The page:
The Wolverine

March 2020 Issue

The Wolverine: Covering University of Michigan Football and Sports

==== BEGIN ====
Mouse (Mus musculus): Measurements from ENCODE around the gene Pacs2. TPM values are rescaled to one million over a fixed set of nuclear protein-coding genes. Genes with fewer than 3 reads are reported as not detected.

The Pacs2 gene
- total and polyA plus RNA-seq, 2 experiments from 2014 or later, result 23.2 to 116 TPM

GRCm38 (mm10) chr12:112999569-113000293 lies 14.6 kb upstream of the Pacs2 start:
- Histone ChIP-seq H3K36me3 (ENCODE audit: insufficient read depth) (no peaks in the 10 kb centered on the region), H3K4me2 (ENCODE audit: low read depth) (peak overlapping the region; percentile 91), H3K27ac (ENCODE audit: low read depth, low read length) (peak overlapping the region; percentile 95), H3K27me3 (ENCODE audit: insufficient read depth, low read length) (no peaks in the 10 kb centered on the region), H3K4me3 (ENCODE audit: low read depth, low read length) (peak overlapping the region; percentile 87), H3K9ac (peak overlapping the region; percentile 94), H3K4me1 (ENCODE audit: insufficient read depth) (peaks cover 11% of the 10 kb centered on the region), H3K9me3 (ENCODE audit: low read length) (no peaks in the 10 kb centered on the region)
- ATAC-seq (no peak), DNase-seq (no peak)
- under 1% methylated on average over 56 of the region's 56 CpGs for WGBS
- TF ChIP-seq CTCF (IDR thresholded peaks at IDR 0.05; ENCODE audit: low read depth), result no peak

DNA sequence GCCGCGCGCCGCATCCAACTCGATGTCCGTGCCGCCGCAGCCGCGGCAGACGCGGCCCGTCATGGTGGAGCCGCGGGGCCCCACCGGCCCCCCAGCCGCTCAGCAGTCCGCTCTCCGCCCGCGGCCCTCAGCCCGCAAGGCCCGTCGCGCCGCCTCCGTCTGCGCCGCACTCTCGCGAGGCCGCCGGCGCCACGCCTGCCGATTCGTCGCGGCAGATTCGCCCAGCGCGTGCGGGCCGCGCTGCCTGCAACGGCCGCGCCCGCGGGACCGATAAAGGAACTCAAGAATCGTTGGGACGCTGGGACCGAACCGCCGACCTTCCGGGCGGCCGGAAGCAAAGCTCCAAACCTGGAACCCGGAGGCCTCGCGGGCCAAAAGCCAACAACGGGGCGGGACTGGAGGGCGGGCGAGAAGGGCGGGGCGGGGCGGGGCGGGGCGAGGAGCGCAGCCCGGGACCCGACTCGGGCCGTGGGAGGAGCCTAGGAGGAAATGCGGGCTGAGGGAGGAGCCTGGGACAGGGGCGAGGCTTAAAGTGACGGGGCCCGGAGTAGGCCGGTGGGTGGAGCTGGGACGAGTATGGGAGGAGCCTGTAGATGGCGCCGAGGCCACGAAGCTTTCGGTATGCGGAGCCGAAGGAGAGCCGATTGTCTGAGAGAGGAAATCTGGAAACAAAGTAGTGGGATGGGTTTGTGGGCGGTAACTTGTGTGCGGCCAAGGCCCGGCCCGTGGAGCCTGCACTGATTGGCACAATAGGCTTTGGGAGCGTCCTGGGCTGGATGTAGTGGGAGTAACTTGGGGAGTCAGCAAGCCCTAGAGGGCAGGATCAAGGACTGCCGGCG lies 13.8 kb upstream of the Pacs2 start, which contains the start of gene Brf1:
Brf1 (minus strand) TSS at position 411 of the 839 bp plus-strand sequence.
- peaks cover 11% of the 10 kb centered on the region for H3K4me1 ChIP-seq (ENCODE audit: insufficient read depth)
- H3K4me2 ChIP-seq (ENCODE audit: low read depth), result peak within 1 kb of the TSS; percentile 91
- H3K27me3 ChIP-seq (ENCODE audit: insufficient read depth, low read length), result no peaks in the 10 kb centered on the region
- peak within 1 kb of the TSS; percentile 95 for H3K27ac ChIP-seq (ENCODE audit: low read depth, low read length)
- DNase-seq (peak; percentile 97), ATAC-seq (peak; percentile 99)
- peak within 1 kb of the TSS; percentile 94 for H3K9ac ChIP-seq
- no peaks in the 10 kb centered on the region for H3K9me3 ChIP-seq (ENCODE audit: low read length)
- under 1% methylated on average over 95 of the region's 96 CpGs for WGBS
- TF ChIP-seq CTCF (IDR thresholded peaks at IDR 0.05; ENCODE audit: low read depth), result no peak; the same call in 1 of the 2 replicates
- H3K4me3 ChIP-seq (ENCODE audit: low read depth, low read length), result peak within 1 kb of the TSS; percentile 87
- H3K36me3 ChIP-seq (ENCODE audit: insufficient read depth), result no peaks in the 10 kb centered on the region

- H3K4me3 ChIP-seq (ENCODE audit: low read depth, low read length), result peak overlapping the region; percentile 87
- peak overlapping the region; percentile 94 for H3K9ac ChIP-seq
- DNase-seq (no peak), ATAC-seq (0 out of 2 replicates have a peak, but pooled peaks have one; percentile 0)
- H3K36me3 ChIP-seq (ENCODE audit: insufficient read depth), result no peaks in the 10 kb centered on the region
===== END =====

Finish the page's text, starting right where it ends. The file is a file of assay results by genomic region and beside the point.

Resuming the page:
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Although Jenkins has earned a reputation for being a terror on the field, the opposite can be said for the way he acts off of it. Tabbed by Stefanelli as a "big goofball," Jenkins earned the re- spect of his teammates and was voted a co-captain this past sea- son at Our Lady of Good Counsel. "He's a sweet kid with a great personality and is very humble," the head coach noted. "Kris is friends with everyone and is ba- sically just a happy-go-lucky kid. He sings in our choir and is so well-rounded and is very well-liked. "I started recruiting him back when he was in eighth grade, and then coached him all four years of high school. I've known him about six or seven years now, and he was basically the same back then as he is now. We had a good idea he'd turn into a pretty good football player for us once he developed physically." Michigan came into the recruiting picture for Jenkins when he was a junior, before he pledged to the Wolverines on an official visit to Ann Arbor on July 3, 2019. "I knew I wanted to go to an amazing football school, and Michigan has always been a powerhouse on the field," Jenkins noted. "I also wanted the academic balance, and the fact that Michigan has that is a win/win in itself. The players and coaches had a family environment amongst the team when I visited Ann Arbor, and I knew I wanted to go somewhere I felt welcomed." Comparisons between Jenkins and his father will inevitably surface if the former develops into a defensive contributor in college, and those comparisons will only become more profound if he goes on to play at the professional level. "My dad was a beast, but I'm just trying to be better than the old man," Jenkins said with a laugh. ❑ Jenkins was ranked by as a three-star prospect and the nation's No. 19 strongside defensive end. PHOTO COURTESY RIVALS.COM MARCH 2020 THE WOLVERINE 41 2020 Projection Jenkins can play defensive end or de- fensive tackle for the Wolverines. Most believe he will end up bulking up and playing inside, which means it'll take some time for Jenkins to see the field. He will likely redshirt as a freshman, and continue to develop toward being a contributor as an upperclassman. KRIS JENKINS DEFENSIVE LINEMAN 6-4 • 239 OUR LADY OF GOOD COUNSEL H.S. OLNEY, MD. RANKINGS STARS NAT. POS. STATE ✪ ✪ ✪ — 19* 16 ✪ ✪ ✪ 577 25* 20 ✪ ✪ ✪ — 53^ 22 * Ranked as a strongside defensive end; ^ ranked as a defensive end STATISTICS Year Tackles TFL Sacks PBU 2019 40 19 15 5 HONORS • Named Washington Catholic Athletic Conference (WCAC) Co-Defensive Player of the Year in 2019. • Earned first-team All-WCAC honors as a senior and second-team accolades as a junior. • Tabbed as first-team All-Met by The Washington Post as a senior; earned an honorable mention nod as a junior. • Helped lead his team to a WCAC cham- pionship in 2019. RECRUITMENT • Committed to Michigan on July 3, 2019. • Also had offers from Indiana, Iowa, Michigan State, Penn State and others. • Recruited by defensive coordinator Don Brown. 2020 FOOTBALL RECRUITING ISSUE DID YOU KNOW? • Had seven tackles, five tackles for loss and one sack in the WCAC championship game. • His father, Kris Sr., played 10 years in the NFL for the Carolina Panthers and the New York Jets, and was a four-time All-Pro selection. THEY SAID IT • Rivals Mid-Atlantic recruiting analyst Adam Friedman: "Jenkins obvi- ously has a great pedigree and it will be up to the Michigan coaches and their strength and conditioning staff to maximize his potential. He has the skill set to be able to play on the edge and on the interior of the defensive line, and it wouldn't be surprising to see Jenkins Jr. start his career as an end before moving to a primarily interior role. "He doesn't have a wide range of pass-rushing moves to use to beat the man in front of him, but he knows how to play with leverage and has plenty of natural quickness. Expect more of an on-field impact from Jenkins Jr. in year two or three of his career." • Our Lady of Good Counsel head coach Andy Stefanelli: "His dad was built in a similar structure as a high school kid, kind of long and lean. Obvi- ously, he got very, very big in college and the NFL. I think from a physical stand- point, he's just very strong and naturally strong, as is his dad. When he's been in the weight room, it doesn't take long for his numbers to shoot through the roof. "The upside there is going to be tremendous as he gets to college."

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